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Location: UFOUpDatesList.Com > 2013 > Jul > Jul 29

Re: Physiological & Psychological Effects Of

From: Joe McGonagle <joe.mcgonagle.nul>
Date: Mon, 29 Jul 2013 16:46:56 +0100
Archived: Mon, 29 Jul 2013 19:10:59 -0400
Subject: Re: Physiological & Psychological Effects Of


>From: David Rudiak <drudiak.nul>
>To: post.nul
>Date: Sat, 27 Jul 2013 09:40:28 -0700
>Subject: Re: Physiological & Psychological Effects Of Adrenaline

<snip>

>So, yes, our perceptions can be distorted in moments of high
>stress, but it doesn't mean something didn't happen. I was
>being burglarized, whatever psychological state I entered.

>There was a recent plane crash at SF airport. I'll bet most of
>the passengers and outside eyewitnesses experienced the "Oz
>factor", but the eyewitnesses turned out to be pretty darned
>accurate when more facts came out. According to one passenger,
>when the tail struck and broke off, he saw some of the
>passengers ejected out the rear, which he found unbelievable
>(but turned to be true), and other witnesses spoke of the plane
>seeming to cartwheel, with a video later showing the plane doing
>a 360 on its nose before the rear crashed down again, again
>pretty darn surreal.


Hello David,

I completely agree, there is always a stimulus (even if it is a
Chinese lantern), and the effects will vary across a group of
people.

I have only seen the brief extract of Artwohl's book at the
earlier link, but several things occurred to me.

a) Police are often assumed to have very accurate recall, even
under stress. (They are frequently cited along with pilots and
service personnel as "expert witnesses", "credible witnesses",
or "trained observers" in UFO reports, including reports to the
MoD).

b) Police are more often in stressful (potentially dangerous)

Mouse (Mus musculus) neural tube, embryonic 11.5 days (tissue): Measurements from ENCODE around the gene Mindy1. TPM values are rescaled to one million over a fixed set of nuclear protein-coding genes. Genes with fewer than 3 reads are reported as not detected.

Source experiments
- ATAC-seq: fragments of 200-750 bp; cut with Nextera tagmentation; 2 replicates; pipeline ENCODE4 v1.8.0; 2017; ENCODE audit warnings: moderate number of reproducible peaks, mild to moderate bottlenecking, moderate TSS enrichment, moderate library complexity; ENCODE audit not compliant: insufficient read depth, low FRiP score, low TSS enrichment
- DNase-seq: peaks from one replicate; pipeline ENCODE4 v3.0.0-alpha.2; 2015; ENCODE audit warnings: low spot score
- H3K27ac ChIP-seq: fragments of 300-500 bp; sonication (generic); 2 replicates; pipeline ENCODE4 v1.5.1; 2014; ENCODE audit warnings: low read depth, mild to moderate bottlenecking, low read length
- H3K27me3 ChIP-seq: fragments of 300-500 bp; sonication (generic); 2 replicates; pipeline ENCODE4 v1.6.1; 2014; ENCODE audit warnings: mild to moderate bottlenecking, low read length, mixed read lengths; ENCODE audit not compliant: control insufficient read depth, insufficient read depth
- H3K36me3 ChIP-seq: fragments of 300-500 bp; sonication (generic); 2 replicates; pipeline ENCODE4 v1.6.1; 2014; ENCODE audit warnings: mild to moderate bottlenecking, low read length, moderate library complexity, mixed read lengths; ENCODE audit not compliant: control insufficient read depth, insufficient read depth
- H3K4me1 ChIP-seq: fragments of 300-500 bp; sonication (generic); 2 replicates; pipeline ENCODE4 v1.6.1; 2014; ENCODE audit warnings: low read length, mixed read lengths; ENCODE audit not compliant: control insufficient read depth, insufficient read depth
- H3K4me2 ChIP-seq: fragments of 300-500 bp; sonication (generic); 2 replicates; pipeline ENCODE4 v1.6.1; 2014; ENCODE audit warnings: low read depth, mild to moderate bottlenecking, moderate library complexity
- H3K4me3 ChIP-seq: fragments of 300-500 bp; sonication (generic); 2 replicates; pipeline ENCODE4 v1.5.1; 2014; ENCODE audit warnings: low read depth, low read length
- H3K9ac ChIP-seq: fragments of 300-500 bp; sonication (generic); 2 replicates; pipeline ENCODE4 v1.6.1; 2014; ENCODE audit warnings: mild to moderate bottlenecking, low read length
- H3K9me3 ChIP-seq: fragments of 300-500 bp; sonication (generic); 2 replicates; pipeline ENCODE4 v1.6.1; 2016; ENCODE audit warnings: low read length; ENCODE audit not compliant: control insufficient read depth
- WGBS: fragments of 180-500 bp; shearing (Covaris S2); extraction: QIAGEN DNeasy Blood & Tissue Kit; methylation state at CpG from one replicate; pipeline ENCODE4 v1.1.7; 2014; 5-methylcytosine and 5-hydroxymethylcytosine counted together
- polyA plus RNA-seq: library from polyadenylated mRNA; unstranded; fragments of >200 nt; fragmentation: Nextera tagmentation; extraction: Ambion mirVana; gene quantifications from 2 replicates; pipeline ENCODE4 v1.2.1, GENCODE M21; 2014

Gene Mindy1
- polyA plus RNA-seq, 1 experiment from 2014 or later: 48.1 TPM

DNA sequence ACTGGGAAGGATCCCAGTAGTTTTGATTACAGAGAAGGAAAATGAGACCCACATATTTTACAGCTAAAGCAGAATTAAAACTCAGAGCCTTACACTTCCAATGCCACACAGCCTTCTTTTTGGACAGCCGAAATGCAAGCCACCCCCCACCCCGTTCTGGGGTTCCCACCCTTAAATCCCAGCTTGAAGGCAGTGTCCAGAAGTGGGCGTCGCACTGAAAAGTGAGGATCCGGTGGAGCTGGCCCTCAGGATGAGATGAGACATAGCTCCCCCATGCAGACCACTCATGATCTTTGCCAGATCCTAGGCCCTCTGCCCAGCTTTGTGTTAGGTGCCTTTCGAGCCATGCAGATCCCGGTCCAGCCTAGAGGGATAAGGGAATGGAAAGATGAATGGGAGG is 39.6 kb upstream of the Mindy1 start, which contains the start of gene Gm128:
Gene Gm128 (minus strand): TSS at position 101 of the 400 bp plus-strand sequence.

situations than the majority of society, so it is reasonable to
expect them to be better able to manage the effects of stress.
This may be true, and higher levels of distortion or lower
thresholds of stress may apply to the wider public.

c) I am currently working on a report involving two people, each
of them have some common recall of the event, but in some
respects their recollection is very different, including about
major factors like direction. They were stood next to each
other, known to each other and in familiar territory. I am
wondering if one of them was more susceptible to the effects of
Adrenaline than the other. Unfortunately I can't go into more
detail for witness confidentiality and investigative protocol
issues.

d) The examples at the link involve people in extreme
situations. I wonder if more subtle manifestations of the
effects of Adrenaline are produced in less extreme situations.

For the record, I have also experienced some of the effects
described and observed them in others, sometimes in situations
where there was no real threat but only a perceived, undefined
and unsubstantiated  threat (think of some of the ghost-hunting
programmes for example).

Cheers,

Joe


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